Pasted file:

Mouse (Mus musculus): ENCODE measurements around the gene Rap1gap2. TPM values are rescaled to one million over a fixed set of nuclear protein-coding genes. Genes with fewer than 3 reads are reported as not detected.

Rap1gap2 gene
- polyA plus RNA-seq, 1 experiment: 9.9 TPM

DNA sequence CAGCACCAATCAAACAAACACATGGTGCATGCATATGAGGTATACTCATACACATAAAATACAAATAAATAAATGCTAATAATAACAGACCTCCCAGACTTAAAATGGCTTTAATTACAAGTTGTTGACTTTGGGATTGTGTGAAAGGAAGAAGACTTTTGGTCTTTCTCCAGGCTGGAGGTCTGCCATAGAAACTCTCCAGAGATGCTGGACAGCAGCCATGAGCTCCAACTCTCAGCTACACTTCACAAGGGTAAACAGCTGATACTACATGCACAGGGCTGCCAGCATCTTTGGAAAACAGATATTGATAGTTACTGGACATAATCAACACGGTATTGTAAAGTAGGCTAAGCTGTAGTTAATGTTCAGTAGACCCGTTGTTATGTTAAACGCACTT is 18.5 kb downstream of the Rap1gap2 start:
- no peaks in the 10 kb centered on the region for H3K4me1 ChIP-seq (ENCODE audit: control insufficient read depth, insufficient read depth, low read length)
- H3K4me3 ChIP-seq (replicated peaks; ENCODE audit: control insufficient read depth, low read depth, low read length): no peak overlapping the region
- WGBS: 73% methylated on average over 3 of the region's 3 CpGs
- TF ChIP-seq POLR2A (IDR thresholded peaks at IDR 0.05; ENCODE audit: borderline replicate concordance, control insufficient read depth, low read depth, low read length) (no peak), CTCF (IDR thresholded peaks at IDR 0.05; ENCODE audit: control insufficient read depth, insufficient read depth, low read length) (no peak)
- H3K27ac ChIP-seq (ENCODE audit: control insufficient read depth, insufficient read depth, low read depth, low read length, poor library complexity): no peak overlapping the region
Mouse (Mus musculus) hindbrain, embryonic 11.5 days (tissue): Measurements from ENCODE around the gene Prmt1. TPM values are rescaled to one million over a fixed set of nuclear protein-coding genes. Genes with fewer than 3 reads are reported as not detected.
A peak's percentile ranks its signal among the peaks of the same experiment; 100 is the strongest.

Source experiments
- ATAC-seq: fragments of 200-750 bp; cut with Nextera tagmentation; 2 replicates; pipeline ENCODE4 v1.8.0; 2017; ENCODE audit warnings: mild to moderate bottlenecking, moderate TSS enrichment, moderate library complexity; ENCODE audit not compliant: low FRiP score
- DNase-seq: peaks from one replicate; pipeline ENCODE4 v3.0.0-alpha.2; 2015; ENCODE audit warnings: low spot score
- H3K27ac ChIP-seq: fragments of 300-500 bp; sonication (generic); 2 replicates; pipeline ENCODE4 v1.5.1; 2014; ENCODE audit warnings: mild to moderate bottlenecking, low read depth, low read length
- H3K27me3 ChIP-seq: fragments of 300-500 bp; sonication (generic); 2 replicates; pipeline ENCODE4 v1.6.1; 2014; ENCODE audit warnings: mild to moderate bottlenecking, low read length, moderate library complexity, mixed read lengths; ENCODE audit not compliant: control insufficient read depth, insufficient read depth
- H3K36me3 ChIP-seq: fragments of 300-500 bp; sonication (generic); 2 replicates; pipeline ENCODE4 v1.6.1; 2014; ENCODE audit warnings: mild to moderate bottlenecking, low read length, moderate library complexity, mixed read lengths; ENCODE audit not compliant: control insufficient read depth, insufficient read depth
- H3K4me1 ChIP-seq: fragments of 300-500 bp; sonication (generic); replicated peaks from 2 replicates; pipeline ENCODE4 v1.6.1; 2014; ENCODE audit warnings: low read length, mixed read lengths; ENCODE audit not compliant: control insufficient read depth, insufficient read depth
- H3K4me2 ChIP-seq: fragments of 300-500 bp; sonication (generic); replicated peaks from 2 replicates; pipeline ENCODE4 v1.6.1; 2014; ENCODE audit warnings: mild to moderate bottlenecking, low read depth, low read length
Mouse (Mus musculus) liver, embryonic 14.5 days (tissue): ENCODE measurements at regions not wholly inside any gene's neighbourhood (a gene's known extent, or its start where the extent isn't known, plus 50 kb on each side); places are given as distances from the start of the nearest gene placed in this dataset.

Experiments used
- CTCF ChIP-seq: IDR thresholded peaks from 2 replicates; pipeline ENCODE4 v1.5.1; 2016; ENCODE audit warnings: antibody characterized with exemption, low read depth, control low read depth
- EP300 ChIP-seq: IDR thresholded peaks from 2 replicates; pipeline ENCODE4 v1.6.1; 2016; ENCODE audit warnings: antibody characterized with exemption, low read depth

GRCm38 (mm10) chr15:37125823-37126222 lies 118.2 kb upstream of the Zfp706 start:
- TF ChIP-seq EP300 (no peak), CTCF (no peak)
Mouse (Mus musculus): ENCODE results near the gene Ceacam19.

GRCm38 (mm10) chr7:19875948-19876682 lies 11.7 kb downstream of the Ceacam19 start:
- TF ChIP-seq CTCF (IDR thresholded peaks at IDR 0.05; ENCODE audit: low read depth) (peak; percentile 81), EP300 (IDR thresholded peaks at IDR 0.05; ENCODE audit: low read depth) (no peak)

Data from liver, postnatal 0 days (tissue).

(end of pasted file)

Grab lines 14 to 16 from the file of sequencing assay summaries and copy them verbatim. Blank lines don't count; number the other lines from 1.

- DNase-seq: peaks from one replicate; pipeline ENCODE4 v3.0.0-alpha.2; 2015; ENCODE audit warnings: low spot score
- H3K27ac ChIP-seq: fragments of 300-500 bp; sonication (generic); 2 replicates; pipeline ENCODE4 v1.5.1; 2014; ENCODE audit warnings: mild to moderate bottlenecking, low read depth, low read length
- H3K27me3 ChIP-seq: fragments of 300-500 bp; sonication (generic); 2 replicates; pipeline ENCODE4 v1.6.1; 2014; ENCODE audit warnings: mild to moderate bottlenecking, low read length, moderate library complexity, mixed read lengths; ENCODE audit not compliant: control insufficient read depth, insufficient read depth